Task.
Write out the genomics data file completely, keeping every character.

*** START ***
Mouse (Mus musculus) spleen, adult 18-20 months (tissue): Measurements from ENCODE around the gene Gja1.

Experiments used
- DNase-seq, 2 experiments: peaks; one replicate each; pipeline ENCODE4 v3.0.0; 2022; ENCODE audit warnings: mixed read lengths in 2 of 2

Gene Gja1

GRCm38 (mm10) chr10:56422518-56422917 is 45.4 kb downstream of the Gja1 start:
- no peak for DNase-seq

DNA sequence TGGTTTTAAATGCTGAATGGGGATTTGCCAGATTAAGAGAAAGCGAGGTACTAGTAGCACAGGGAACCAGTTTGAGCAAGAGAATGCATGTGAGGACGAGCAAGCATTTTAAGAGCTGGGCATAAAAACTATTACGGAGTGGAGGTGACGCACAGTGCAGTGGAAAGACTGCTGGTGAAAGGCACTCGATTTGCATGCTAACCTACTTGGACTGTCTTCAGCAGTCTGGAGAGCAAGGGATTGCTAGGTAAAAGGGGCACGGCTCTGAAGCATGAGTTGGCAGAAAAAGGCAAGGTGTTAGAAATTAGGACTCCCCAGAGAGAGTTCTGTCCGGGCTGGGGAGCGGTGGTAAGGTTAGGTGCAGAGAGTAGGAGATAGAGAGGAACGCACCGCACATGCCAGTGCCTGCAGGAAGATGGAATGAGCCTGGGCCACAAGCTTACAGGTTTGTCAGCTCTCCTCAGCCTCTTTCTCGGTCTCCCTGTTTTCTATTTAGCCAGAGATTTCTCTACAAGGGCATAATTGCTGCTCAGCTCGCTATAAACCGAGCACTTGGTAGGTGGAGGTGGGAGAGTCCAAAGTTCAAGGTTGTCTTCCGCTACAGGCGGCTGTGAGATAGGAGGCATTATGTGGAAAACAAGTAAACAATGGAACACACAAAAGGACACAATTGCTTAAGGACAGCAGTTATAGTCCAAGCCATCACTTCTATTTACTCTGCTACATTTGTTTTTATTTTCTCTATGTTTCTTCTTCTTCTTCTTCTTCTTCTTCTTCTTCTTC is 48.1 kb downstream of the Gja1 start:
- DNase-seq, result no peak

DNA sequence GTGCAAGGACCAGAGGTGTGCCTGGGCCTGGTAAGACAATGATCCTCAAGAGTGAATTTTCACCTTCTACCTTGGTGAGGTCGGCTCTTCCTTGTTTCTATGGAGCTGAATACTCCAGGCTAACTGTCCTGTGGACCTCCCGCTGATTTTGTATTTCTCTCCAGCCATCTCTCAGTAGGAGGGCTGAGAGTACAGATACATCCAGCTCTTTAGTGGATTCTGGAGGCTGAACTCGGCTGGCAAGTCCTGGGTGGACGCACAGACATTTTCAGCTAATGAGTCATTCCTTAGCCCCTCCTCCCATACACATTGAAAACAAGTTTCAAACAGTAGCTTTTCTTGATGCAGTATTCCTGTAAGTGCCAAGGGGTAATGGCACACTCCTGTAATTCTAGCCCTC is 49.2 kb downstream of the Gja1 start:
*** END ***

Mouse (Mus musculus) spleen, adult 18-20 months (tissue): Measurements from ENCODE around the gene Gja1.

Experiments used
- DNase-seq, 2 experiments: peaks; one replicate each; pipeline ENCODE4 v3.0.0; 2022; ENCODE audit warnings: mixed read lengths in 2 of 2

Gene Gja1

GRCm38 (mm10) chr10:56422518-56422917 is 45.4 kb downstream of the Gja1 start:
- no peak for DNase-seq

DNA sequence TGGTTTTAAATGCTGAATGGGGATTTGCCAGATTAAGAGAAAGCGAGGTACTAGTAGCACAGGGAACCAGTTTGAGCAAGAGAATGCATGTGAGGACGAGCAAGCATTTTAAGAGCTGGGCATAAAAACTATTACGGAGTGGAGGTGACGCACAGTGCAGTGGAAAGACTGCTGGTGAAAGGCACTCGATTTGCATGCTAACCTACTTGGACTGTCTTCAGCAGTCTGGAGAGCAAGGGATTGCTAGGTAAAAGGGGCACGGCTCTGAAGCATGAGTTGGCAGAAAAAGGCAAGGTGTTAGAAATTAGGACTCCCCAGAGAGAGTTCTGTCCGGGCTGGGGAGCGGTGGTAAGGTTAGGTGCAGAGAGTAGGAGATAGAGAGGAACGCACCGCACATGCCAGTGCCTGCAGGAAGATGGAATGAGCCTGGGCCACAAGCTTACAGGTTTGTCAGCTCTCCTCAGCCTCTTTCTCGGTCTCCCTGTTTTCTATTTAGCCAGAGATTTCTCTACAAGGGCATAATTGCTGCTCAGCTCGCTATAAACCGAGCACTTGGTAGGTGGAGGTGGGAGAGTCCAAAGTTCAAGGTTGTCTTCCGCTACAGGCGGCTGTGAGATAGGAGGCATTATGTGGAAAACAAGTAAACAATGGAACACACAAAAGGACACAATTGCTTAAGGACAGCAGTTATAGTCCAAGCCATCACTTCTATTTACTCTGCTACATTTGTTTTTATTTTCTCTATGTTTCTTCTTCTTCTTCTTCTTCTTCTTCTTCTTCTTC is 48.1 kb downstream of the Gja1 start:
- DNase-seq, result no peak

DNA sequence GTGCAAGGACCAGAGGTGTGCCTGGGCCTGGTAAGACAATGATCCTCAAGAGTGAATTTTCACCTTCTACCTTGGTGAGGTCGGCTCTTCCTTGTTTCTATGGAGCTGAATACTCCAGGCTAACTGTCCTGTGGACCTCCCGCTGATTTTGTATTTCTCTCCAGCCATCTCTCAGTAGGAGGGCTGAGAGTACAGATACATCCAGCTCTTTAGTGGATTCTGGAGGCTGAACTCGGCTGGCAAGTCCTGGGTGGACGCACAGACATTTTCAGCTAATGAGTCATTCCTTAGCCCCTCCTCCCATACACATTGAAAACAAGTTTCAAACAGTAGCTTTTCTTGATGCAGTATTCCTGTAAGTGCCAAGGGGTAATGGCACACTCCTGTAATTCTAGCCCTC is 49.2 kb downstream of the Gja1 start: